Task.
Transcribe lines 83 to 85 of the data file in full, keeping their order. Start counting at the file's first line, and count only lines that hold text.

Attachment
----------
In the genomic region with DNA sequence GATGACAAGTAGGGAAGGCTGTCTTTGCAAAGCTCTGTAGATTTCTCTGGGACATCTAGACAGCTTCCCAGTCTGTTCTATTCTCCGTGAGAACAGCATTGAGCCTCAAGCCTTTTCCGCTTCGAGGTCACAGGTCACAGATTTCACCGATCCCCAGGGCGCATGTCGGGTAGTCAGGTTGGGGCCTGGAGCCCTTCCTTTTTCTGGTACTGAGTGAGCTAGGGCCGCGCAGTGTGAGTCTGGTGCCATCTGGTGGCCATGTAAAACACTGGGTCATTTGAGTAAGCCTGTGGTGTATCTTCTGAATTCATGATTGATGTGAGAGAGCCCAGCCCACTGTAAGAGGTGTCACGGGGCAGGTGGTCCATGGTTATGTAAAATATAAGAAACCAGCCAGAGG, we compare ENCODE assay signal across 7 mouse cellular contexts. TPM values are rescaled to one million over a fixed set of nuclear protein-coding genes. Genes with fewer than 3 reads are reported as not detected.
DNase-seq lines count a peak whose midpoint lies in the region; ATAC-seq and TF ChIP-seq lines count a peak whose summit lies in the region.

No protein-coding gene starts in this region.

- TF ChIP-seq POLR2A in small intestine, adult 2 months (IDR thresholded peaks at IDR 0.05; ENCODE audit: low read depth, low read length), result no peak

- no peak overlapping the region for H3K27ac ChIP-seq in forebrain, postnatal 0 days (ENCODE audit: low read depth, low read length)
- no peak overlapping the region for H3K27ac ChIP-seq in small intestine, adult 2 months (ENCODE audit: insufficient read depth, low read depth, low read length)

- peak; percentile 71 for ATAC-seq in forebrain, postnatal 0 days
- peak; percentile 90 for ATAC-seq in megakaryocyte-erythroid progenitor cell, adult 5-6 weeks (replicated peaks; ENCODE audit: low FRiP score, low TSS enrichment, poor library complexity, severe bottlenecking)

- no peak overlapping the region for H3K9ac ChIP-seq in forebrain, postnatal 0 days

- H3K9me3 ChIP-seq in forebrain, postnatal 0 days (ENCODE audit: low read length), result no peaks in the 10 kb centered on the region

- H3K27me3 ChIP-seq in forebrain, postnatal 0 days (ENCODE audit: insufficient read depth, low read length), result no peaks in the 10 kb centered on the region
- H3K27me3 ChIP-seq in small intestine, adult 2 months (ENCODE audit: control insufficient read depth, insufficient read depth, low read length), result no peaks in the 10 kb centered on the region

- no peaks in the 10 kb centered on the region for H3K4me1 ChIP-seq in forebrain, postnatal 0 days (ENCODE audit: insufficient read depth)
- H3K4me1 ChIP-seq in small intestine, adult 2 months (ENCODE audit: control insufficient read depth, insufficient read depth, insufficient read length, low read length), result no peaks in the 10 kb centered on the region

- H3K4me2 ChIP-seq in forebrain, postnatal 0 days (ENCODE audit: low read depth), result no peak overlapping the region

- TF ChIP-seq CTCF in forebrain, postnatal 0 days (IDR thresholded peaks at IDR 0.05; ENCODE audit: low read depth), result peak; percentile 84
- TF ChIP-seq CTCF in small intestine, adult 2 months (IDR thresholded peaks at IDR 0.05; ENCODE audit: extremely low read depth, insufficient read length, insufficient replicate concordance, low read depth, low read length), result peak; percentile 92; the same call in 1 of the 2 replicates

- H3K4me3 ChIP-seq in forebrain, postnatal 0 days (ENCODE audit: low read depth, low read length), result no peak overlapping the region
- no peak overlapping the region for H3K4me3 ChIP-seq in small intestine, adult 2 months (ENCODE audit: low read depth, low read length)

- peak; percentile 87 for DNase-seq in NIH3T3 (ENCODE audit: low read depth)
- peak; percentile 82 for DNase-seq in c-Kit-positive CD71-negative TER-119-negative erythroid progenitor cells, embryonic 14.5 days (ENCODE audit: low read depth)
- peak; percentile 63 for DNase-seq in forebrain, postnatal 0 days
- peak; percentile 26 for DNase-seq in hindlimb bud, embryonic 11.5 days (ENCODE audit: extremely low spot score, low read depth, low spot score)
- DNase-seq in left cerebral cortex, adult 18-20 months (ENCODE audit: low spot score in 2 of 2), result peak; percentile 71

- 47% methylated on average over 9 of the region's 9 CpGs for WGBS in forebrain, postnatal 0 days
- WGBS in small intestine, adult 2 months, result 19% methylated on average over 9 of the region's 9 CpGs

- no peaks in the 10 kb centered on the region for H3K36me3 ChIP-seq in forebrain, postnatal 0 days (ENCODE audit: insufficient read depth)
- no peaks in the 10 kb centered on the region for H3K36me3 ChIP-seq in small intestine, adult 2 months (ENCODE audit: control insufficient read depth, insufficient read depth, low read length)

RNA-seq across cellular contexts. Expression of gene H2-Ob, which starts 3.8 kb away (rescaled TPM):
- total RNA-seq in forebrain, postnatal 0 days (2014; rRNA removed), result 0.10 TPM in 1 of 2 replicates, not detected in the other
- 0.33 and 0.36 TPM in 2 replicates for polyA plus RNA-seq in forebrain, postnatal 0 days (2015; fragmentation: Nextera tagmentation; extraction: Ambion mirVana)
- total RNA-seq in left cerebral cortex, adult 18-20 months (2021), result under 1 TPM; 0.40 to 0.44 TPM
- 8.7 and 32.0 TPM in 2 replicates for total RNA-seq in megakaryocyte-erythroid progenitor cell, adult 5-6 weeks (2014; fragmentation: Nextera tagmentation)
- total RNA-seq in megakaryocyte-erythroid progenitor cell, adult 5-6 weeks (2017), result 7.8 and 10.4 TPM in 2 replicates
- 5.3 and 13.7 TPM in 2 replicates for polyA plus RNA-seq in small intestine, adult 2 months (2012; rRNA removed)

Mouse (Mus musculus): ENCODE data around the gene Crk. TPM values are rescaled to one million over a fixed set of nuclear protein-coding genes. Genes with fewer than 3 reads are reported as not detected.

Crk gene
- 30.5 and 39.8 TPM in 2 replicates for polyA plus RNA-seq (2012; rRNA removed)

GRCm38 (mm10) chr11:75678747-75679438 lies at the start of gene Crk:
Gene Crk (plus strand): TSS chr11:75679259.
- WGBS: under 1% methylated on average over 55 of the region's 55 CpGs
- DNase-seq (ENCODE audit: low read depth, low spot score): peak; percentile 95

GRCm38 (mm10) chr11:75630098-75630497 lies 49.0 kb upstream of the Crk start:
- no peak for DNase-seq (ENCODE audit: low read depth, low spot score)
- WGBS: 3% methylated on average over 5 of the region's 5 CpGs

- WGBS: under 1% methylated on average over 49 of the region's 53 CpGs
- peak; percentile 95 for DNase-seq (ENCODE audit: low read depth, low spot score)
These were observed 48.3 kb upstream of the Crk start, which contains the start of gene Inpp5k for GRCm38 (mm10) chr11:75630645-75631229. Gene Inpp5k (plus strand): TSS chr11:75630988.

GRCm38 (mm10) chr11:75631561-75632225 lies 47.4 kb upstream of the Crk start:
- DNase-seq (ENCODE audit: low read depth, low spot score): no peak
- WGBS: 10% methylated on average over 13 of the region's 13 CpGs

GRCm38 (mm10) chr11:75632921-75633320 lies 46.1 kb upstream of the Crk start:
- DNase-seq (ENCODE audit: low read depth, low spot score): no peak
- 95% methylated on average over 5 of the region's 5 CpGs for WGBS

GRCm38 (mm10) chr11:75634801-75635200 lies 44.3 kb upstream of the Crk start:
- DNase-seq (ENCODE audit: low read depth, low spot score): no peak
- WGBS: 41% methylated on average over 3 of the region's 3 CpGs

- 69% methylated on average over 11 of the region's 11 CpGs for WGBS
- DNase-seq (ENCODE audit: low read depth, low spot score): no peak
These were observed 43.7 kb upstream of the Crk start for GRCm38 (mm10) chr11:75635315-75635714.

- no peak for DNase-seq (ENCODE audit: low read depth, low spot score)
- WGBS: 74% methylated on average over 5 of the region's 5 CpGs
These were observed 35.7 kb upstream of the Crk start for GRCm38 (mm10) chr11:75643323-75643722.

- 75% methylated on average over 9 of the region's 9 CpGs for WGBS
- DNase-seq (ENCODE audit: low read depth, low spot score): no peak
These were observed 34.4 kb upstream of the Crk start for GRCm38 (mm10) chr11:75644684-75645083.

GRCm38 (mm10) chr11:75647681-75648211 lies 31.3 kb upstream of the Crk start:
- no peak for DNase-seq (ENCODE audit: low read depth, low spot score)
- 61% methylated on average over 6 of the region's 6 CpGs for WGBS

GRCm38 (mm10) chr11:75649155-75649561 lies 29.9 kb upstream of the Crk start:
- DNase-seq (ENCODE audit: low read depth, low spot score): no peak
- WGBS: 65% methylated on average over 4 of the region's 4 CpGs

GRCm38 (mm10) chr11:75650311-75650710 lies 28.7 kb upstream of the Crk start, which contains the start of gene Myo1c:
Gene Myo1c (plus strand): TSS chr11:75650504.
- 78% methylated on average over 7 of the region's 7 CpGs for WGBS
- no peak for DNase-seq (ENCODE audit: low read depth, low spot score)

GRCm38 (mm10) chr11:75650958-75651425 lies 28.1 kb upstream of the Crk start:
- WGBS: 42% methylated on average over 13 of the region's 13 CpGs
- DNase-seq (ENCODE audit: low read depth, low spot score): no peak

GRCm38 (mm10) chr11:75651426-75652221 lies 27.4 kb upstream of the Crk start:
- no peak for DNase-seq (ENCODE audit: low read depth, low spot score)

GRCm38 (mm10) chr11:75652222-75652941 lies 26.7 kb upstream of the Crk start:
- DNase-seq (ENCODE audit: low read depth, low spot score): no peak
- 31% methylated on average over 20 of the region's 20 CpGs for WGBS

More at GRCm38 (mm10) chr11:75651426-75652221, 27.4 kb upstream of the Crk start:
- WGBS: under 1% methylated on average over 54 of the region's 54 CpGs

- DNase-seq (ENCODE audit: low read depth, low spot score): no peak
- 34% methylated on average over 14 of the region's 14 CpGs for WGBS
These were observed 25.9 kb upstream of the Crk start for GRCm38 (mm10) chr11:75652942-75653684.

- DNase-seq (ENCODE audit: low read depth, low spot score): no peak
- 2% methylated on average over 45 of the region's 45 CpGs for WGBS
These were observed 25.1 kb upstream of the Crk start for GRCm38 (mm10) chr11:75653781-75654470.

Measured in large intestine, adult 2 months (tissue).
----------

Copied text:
- DNase-seq (ENCODE audit: low read depth, low spot score): no peak
- 31% methylated on average over 20 of the region's 20 CpGs for WGBS

More at GRCm38 (mm10) chr11:75651426-75652221, 27.4 kb upstream of the Crk start: